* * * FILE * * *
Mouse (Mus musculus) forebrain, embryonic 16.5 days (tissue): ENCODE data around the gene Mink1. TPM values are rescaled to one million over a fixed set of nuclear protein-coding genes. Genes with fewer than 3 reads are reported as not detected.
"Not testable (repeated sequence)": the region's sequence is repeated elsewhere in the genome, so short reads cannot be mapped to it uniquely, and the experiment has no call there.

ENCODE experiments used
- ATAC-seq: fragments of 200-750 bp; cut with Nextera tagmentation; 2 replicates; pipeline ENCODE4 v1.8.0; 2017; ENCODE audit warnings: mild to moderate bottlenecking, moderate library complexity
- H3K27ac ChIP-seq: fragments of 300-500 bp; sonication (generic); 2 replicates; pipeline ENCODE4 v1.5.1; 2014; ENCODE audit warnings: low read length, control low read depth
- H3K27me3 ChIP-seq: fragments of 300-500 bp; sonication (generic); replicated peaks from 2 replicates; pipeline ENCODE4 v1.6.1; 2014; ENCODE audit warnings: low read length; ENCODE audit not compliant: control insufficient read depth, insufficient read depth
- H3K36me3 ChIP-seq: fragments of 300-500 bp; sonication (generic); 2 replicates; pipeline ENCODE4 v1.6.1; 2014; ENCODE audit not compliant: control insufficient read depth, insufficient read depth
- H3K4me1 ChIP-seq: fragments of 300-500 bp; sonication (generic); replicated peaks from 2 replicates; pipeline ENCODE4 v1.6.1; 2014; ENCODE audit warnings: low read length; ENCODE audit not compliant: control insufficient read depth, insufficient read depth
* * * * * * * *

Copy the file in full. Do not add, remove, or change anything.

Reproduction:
Mouse (Mus musculus) forebrain, embryonic 16.5 days (tissue): ENCODE data around the gene Mink1. TPM values are rescaled to one million over a fixed set of nuclear protein-coding genes. Genes with fewer than 3 reads are reported as not detected.
"Not testable (repeated sequence)": the region's sequence is repeated elsewhere in the genome, so short reads cannot be mapped to it uniquely, and the experiment has no call there.

ENCODE experiments used
- ATAC-seq: fragments of 200-750 bp; cut with Nextera tagmentation; 2 replicates; pipeline ENCODE4 v1.8.0; 2017; ENCODE audit warnings: mild to moderate bottlenecking, moderate library complexity
- H3K27ac ChIP-seq: fragments of 300-500 bp; sonication (generic); 2 replicates; pipeline ENCODE4 v1.5.1; 2014; ENCODE audit warnings: low read length, control low read depth
- H3K27me3 ChIP-seq: fragments of 300-500 bp; sonication (generic); replicated peaks from 2 replicates; pipeline ENCODE4 v1.6.1; 2014; ENCODE audit warnings: low read length; ENCODE audit not compliant: control insufficient read depth, insufficient read depth
- H3K36me3 ChIP-seq: fragments of 300-500 bp; sonication (generic); 2 replicates; pipeline ENCODE4 v1.6.1; 2014; ENCODE audit not compliant: control insufficient read depth, insufficient read depth
- H3K4me1 ChIP-seq: fragments of 300-500 bp; sonication (generic); replicated peaks from 2 replicates; pipeline ENCODE4 v1.6.1; 2014; ENCODE audit warnings: low read length; ENCODE audit not compliant: control insufficient read depth, insufficient read depth